If we want to be a community of love and service to one another, then we need to start living out that kind of love. If we look to the example of Jesus on the cross, we know that real love, radical love nearly always requires great sacrifice.

Lauren Bjork teaches theology to grades 7 and 8 at Xaverian Brothers High School in Westwood, MA. She also serves as a Director of Religious Education at her local parish in the Diocese of Worcester.

Every Week is Catholic Schools Week

the vocational call of Catholic school teachers

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by Lindsey Hughes

Since I have been able to call myself a teacher, I have been a Catholic school teacher.

And, since I have been able to call myself a teacher, I have been criticized for the type of teacher that I have chosen to be.

Whether it is a family member who chides me for working in a Catholic school, when I could be teaching history (as I intended as an undergrad) in public school “and making so much more money”, or a well-meaning friend who comes to the conclusion that I am “lucky” to teach the “easy” kids, there seems to an underlying belief that teaching in a Catholic school is some lukewarm version of the righteous struggle that the “rest” of the teachers in the world are undertaking. I would like to dispute this mild interpretation of what we, as Catholic school  educators, do on a regular basis.

Additionally, I would like to validate my belief (and likely, that of countless other educators) that the choice to work in a Catholic school is one of vocation. Author and minister Frederick Buechner, in discussing vocation, states that, “The place God calls you to is the place where your deep gladness and the world’s deep hunger meet.” It has become increasingly clear to me that Catholic schools (and those who teach in them) are meeting the “deep hungers” of our communities, often in ways that are not evident at first glance.

So, to anyone that may need a reminder, I want to definitively state that all teaching is a radical action. As a teacher, you are rejecting the general belief of so many in society that our youth are lost or misguided. You provide a place of hospitality and safety – really, of normalcy – that is not found in some of our students’ homes, neighborhoods, and families. Lest you forget that what you are doing is making a difference – I beg you to believe differently. It does. You do.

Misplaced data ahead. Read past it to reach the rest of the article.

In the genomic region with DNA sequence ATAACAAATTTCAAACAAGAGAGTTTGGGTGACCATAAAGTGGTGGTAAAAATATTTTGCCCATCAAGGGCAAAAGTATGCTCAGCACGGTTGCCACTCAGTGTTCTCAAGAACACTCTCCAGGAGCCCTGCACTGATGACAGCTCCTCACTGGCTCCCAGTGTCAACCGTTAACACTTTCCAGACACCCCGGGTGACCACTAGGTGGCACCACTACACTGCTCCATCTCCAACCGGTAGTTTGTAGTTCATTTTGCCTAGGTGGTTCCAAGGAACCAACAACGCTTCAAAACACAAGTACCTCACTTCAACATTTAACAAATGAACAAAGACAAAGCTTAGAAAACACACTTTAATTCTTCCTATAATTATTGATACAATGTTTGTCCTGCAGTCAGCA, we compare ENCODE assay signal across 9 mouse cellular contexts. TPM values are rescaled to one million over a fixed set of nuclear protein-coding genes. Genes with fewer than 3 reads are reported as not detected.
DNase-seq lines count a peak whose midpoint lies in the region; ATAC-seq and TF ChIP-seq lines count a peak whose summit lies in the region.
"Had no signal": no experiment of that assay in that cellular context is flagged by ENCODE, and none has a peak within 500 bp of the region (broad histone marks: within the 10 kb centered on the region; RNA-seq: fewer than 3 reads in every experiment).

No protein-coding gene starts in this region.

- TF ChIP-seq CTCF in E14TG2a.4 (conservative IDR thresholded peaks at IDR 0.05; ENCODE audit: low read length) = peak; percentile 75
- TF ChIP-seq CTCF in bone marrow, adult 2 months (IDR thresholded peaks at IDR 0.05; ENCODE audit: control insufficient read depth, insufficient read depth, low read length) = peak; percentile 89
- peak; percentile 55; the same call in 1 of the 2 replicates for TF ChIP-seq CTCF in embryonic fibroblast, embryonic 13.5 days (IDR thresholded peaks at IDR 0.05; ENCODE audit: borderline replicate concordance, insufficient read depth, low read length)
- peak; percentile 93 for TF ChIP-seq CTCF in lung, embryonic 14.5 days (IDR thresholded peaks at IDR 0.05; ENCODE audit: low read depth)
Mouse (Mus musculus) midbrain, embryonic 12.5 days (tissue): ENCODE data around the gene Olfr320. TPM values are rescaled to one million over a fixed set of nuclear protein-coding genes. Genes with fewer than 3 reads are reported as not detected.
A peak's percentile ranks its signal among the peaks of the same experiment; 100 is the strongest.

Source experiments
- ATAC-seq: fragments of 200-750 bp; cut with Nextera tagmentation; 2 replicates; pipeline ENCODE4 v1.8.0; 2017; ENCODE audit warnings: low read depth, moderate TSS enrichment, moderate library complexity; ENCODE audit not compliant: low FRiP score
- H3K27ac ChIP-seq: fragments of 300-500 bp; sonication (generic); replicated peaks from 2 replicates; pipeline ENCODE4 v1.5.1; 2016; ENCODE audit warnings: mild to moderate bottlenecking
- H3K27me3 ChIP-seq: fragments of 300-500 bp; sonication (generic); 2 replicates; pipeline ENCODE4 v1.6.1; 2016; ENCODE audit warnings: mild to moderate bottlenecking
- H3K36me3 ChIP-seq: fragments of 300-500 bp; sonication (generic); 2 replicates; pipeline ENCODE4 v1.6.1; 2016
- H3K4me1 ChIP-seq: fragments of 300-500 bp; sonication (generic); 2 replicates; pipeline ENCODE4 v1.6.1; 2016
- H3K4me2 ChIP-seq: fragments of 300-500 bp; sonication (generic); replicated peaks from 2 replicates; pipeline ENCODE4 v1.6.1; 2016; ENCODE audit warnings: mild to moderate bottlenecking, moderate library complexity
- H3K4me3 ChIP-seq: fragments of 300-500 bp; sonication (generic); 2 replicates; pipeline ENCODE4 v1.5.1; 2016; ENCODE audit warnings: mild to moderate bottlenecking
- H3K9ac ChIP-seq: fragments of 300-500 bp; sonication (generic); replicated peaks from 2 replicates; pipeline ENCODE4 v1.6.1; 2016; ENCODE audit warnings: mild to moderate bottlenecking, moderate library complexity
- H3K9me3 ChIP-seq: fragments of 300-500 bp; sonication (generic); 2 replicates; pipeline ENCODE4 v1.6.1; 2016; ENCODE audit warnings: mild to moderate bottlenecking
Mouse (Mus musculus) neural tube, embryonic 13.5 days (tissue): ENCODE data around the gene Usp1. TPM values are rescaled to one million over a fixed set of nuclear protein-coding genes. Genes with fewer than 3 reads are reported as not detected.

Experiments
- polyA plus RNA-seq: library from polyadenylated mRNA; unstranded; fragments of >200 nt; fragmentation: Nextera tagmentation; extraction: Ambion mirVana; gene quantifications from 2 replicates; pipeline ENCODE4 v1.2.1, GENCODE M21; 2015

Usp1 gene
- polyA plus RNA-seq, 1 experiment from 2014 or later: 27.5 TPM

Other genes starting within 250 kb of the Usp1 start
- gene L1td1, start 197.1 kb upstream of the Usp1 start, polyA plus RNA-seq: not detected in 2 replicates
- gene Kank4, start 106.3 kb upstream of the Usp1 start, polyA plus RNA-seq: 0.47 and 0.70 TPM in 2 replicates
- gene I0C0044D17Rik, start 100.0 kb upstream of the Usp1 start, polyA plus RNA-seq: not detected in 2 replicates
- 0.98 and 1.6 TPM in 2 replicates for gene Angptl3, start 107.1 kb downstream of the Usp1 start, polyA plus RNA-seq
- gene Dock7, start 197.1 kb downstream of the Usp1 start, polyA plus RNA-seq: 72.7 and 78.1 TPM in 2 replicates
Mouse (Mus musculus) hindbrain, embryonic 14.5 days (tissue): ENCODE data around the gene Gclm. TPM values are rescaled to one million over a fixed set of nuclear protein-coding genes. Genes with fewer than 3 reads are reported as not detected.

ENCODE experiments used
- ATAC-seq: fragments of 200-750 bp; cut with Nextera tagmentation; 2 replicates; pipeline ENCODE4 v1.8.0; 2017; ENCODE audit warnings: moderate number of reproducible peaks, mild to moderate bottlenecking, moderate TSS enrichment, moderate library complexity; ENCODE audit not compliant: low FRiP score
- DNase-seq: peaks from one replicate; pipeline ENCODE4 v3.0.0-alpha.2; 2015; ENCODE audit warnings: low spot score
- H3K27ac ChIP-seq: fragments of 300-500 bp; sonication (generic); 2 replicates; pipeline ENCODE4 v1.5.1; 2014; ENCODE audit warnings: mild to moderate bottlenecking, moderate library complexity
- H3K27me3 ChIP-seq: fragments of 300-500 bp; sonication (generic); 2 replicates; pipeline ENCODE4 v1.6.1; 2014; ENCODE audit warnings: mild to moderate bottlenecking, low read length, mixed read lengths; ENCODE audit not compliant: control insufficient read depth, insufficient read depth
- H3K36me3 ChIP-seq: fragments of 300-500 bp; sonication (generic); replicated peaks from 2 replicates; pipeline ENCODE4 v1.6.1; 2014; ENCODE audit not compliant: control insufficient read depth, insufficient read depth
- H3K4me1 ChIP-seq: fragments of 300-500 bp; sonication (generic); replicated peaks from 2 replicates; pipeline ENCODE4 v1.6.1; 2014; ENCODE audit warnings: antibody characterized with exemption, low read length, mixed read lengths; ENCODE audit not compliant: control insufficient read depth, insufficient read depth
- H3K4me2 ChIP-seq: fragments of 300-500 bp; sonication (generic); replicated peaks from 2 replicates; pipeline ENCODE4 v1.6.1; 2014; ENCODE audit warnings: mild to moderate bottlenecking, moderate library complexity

To illustrate my point further, let me provide you with two instances from my own experience. In the first, two juniors in my theology class were staying after school to work on an essay about C.S. Lewis’ Mere Christianity. I went to check on the step team’s practice (since I have recently become their moderator) and came back to these two boys looking at their iPads and phones. When I asked why they were not working on their essays, they told me they were looking at information from a recent fatal shooting in Boston. They proceeded to tell me how the young man who had lost his life had previously saved the life of an individual who fell on train tracks four years ago. Then, between themselves, they talked about others who had lost their lives recently to gang violence. As they talked back and forth about which gang these people were a part of, where they were from, and if they had seen them in their neighborhoods, it became increasingly clear – my students’ lives outside of our school are much different than what they experience in our small, Catholic school setting. So then, when we question why they hang around after school or constantly want to practice their three point shots for hours in the gym, we may want to consider what they may be avoiding, and treasure the fact that our schools have created a refuge from what they experience in so many other places.